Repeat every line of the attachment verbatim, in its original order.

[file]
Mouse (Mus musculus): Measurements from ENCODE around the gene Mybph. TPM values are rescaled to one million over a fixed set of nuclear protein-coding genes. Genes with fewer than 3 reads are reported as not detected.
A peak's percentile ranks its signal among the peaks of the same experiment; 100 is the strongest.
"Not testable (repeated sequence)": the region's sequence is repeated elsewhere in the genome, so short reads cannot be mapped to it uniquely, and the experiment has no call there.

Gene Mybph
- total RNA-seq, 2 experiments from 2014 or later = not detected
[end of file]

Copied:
Mouse (Mus musculus): Measurements from ENCODE around the gene Mybph. TPM values are rescaled to one million over a fixed set of nuclear protein-coding genes. Genes with fewer than 3 reads are reported as not detected.
A peak's percentile ranks its signal among the peaks of the same experiment; 100 is the strongest.
"Not testable (repeated sequence)": the region's sequence is repeated elsewhere in the genome, so short reads cannot be mapped to it uniquely, and the experiment has no call there.

Gene Mybph
- total RNA-seq, 2 experiments from 2014 or later = not detected